Adjusted Funds From Operations (AFFO)

AFFO is a metric used to gauge the strength of a REIT by measuring its residual cash flows

Adjusted funds from operations (AFFO) is a metric used to measure the strength of a real estate investment trust (REIT) by giving an accurate account of its residual cash flows.


It is important in any investment, especially in REIT investments, as this fund must payout at least 90% of its taxable income to investors in the form of dividends. Hence, having an accurate account of this measure is valuable.

AFFO is usually derived from the REIT's funds from operations (FFO) but is adjusted to account for critical details that the FFO does not. For example, AFFO adjusts FFO to subtract recurring capital expenditures (capex) and adjust straight-line rents' effects. While FFO continues to be widely accepted, it is considered an inferior measure to AFFO.

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How to Calculate AFFO

The AFFO is calculated using the FFO, which is the measure used to show the cash flow of REITs. The formula for FFO is shown below.

FFO = Net Income - Gains on Sale of Assets + Depreciation + Amortization

Depreciation and amortization are added back to funds from operations because they are both considered non-cash expenses and therefore do not affect the firm's level of money.

The reason that gains on the sale of assets are subtracted from net income is that it is considered an unreliable indicator of a REITs typical cash flows, as the sale of assets is not consistent and does not have a long-term impact on earnings.


The AFFO makes minor adjustments to the FFO to solve some of the disadvantages of using the FFO to measure a REIT's residual cash flow. The equation for AFFO is shown below:

AFFO = FFO - Recurring Capex - Straight-lined Rents

The recurring capital expenditures of a REIT might include a range of expenditures often related to general upkeep, including repairs and maintenance that occur over the life of a lease. In addition, straight-lined rents are adjusted in the FFO.

Straight-line rents are a measure of rent calculated by averaging the rent of a house over the course of a lease. Many leases include rent increases at a fixed interval. The straight-line method of calculating rent averages all the rents across the life of the lease so that it remains constant.

AFFO adjusts this because it inaccurately gives higher rents at the beginning of the lease and lower rents towards the end.


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Example of AFFO

Understanding the AFFO might be easier with an example. 

Imagine a REIT that has brought in $2.5 million in net income and has sold three houses in the past year with a net gain of $600k. Furthermore, the REIT recorded $60k of amortization and $30k of depreciation. With this information, we can calculate the FFO.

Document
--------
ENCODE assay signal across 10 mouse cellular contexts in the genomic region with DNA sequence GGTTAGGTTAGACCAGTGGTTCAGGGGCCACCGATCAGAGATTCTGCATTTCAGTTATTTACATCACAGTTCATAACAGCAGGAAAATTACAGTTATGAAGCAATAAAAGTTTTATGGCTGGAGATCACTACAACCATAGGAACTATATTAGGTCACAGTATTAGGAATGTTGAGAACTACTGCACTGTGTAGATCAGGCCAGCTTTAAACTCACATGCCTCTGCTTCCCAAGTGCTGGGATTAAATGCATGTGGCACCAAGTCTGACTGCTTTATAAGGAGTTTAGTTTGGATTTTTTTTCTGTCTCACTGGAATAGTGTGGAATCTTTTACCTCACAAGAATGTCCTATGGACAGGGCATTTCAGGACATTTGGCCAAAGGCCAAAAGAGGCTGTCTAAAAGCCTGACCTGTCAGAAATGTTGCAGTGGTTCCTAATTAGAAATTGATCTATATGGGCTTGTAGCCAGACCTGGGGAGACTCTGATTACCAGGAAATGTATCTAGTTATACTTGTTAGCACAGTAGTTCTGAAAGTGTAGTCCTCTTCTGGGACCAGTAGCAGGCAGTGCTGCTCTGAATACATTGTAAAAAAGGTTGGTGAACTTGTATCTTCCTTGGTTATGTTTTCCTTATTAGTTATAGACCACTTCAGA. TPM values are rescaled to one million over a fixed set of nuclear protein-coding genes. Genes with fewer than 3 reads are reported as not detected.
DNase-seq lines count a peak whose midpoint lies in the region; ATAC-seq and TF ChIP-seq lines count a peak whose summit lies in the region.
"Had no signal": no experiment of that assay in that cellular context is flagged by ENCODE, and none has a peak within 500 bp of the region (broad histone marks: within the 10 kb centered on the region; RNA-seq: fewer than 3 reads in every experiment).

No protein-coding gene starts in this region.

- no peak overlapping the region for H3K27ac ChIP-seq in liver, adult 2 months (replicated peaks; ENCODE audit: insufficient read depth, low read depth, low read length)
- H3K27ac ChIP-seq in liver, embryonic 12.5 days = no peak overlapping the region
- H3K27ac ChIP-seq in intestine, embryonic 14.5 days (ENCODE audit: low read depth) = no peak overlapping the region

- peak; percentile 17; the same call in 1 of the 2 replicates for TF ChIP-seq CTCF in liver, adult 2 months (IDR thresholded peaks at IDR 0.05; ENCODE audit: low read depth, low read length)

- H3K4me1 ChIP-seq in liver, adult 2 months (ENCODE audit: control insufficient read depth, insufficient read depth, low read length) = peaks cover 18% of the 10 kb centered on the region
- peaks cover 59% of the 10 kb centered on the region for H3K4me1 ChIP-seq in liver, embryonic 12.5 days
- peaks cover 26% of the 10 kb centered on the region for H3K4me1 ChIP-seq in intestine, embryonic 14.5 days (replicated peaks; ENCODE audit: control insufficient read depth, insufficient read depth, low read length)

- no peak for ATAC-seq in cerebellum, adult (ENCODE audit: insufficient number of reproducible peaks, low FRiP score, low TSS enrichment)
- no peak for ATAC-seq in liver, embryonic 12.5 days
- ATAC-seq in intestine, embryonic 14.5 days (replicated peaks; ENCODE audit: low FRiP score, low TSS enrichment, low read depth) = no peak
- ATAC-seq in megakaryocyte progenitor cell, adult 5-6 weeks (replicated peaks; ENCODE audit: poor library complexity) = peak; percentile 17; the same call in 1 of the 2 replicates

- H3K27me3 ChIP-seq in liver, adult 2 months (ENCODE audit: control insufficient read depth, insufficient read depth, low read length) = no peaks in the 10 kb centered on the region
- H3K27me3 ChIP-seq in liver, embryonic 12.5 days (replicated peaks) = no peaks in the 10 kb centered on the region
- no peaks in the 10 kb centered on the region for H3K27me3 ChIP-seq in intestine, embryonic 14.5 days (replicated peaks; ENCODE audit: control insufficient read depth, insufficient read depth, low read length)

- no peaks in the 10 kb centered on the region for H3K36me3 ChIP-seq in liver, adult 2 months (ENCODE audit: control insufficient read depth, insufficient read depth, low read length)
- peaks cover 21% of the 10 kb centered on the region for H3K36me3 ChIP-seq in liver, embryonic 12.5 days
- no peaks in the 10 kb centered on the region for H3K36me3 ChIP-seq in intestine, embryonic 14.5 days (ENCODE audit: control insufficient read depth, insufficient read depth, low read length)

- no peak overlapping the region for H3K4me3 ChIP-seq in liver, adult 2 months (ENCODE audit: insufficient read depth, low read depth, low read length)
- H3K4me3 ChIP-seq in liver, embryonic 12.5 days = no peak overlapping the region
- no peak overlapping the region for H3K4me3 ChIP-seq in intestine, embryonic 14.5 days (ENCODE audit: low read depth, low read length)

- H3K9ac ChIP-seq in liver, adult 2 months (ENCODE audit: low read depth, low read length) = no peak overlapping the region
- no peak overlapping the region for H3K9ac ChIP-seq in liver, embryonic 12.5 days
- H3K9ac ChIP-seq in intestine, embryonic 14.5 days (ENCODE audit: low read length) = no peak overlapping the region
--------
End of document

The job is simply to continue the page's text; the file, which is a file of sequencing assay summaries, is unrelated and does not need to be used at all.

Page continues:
FFO = $2.5 million - $600k + $30k + $60k = $1.99 million

It doesn't end there, though. Picking up where we left off, imagine that recurring capital expenditures amounted to $400k, and adjusting the straight-lined rents amounted to an additional $60k.

AFFO = $1.99 million - $400k + $60k = $1.65 million

It may be beneficial to find AFFO/share, calculated by dividing AFFO by the number of outstanding shares. Imagine, in this case, that's 165,000 shares.

AFFO/Share = $1.65 million / 165k shares = $10 per share

Comparing it to the price per share will give us great insights into the REIT's valuation.



FFO is a metric first introduced by the National Association of Real Estate Investment Trusts (NAREIT) to measure the residual income that a REIT earns in a year. This measure is essential to an investor because REITs must pay 90% of their taxable net income to shareholders in the form of dividends. According to NAREIT, this is the most commonly accepted figure for evaluating a REIT's performance.

This measure, however, differs slightly from AFFO. The AFFO is derived from the FFO, but includes some essential adjustments. As a result, many investors regard the AFFO as a superior measure to the FFO as it tweaks some of the flaws of the FFO.

While there is not necessarily only one way to calculate the AFFO, it typically includes adjusting the straight-line rents to account for higher rents at the end of a lease. Another common difference is that recurring capital expenditures are subtracted from the FFO, as this cannot be expensed to shareholders in the form of dividends. This usually includes general upkeep, such as repairs made to the houses.

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